While the Queen’s official birthday in mid-June is traditionally marked by Trooping the Colour, this year’s event was a more pared-back affair, in keeping with government guidelines around the coronavirus pandemic. In lieu of the usual parade from Buckingham Palace, Her Majesty instead viewed a military ceremony executed by members of the 1st Battalion of Welsh Guards at Windsor Castle, where she is self-isolating with the Duke of Edinburgh and a reduced staff.
Taking place in the complex’s famous quadrangle, the celebration opened and closed with a royal salute, and featured a cheering musical performance by a Band of the Household Division. For the occasion, Her Majesty wore a mint green suit and hat, accessorized with a diamond brooch. Below, everything you need to know about the Queen’s annual birthday traditions.
Why does the Queen have two birthdays?
The Queen famously has two birthdays each year: her actual birthday on the day she was born, on 21 April, and her official birthday, which is normally celebrated on the second Saturday in June. The tradition of the British monarch having “private” and “public” birthdays was first established by George II in 1748, and the logic behind it was fairly simple: the King wished to have a yearly parade thrown in honor of his birth, but, being born on 9 November, he realized that the weather would likely be too inclement for the grand festivities to take place, opting to hold the event in the warmer summer months instead. By the time that George III ascended to the throne in 1760, it had become an annual royal spectacle – one that would continue for more than 250 years, ceasing only for the First and Second World Wars.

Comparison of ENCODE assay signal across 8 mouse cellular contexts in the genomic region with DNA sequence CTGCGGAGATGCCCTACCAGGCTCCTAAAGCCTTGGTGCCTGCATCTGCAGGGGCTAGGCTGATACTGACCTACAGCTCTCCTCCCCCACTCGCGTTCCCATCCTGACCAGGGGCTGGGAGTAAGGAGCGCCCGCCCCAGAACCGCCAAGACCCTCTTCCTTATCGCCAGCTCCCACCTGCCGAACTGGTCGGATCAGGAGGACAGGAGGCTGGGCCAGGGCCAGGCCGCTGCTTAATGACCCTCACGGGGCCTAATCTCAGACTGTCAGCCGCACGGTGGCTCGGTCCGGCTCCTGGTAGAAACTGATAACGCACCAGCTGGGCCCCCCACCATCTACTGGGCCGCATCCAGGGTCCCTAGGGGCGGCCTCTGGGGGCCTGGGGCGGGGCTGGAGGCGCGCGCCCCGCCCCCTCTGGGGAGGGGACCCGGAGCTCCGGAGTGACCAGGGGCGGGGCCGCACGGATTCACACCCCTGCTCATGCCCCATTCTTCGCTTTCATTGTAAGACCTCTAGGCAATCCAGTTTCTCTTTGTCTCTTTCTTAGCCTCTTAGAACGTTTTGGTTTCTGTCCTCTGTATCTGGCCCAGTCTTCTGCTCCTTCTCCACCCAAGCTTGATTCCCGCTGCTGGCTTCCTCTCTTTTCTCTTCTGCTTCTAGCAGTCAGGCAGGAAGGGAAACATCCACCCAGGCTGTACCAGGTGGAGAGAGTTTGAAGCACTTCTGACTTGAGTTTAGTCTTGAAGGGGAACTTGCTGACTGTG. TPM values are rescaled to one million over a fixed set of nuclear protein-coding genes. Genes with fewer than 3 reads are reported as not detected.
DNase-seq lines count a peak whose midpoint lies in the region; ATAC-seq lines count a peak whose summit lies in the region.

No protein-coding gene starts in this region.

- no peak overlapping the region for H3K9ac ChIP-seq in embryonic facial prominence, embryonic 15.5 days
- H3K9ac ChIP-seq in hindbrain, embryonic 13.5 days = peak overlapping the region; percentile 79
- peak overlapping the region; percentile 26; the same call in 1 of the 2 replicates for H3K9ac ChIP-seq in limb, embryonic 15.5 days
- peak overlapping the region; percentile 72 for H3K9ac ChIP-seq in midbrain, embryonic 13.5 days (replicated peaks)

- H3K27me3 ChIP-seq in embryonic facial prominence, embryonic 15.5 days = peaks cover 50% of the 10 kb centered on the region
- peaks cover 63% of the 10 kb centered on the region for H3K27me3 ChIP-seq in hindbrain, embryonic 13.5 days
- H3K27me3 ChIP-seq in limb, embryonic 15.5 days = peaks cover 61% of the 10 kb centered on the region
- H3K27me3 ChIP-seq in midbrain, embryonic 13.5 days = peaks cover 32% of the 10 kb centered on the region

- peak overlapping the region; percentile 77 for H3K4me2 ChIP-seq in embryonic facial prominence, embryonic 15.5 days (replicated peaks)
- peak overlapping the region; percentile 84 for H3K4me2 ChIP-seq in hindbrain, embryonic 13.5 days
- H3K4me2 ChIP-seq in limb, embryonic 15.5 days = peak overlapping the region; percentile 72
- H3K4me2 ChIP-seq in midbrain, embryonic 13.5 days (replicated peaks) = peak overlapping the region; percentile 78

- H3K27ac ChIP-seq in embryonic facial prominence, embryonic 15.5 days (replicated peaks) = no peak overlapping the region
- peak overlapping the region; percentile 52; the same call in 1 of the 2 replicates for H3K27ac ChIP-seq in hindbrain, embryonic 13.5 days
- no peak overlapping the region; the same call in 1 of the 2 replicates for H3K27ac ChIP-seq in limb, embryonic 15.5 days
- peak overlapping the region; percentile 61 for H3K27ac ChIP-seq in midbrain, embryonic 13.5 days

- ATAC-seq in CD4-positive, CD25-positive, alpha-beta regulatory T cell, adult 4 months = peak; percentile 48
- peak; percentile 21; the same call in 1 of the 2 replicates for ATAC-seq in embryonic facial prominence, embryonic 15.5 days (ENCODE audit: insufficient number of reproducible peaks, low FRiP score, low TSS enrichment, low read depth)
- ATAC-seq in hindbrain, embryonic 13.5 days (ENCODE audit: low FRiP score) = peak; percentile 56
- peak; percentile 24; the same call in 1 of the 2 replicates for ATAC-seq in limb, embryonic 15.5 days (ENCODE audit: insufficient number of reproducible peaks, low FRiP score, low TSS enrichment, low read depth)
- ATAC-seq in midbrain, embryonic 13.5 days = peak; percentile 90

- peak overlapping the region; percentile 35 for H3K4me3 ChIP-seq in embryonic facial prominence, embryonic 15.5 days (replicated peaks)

What is Trooping the Colour?
Before modern technology transformed warfare, regiments used their flags and uniforms to identify one another on the battlefield. To ensure that all troops were familiar with the colors and insignia of their particular unit, officers regularly marched up and down in front of regiments with their “colors” held aloft in an act that came to be known as trooping. It’s believed that this became a more formalized ceremony during the reign of King Charles II – before being designated the King’s Birthday Parade in the Georgian era.
How does the Queen celebrate her birthday?
The Queen’s actual birthday is generally spent privately, with gun salutes taking place in her honor in Hyde Park, the Tower of London, and Windsor Great Park. Her official birthday, however, is another story – with 1,400 soldiers, 400 musicians, and 200 horses participating in Trooping the Colour. Members of the royal family – including Her Majesty – move with the parade from Buckingham Palace to the Horse Guards Building in Whitehall. (In the past, the Queen has chosen to ride on horseback, but more recently she has ridden in a carriage.) Once at Horse Guards Parade, the Queen takes the royal salute, before returning to Buckingham Palace to view an RAF fly-past from its storied balcony.
Originally published on Vogue.co.uk